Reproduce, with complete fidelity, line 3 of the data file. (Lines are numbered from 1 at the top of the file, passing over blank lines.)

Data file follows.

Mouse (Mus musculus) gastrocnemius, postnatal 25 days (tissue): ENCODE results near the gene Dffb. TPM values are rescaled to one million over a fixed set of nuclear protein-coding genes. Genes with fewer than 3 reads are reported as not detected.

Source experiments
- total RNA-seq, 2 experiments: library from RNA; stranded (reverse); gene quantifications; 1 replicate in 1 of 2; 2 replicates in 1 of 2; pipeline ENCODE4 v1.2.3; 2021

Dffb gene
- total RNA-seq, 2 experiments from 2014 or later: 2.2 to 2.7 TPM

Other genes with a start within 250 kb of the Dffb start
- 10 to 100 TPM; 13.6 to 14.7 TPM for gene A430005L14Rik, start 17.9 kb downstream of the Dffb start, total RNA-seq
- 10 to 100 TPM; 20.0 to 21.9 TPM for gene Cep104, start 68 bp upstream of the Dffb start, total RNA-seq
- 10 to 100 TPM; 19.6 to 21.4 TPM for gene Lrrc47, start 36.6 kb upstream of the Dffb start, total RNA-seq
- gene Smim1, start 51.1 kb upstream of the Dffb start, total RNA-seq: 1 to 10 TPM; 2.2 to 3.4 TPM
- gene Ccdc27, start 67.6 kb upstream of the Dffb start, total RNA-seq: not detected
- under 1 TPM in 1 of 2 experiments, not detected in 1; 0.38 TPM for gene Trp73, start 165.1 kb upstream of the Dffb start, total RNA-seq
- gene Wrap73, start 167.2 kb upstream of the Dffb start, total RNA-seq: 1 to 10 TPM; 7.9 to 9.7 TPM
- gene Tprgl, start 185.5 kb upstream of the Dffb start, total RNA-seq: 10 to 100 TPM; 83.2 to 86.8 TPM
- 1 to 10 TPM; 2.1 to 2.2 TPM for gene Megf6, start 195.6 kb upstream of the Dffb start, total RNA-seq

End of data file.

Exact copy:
- total RNA-seq, 2 experiments: library from RNA; stranded (reverse); gene quantifications; 1 replicate in 1 of 2; 2 replicates in 1 of 2; pipeline ENCODE4 v1.2.3; 2021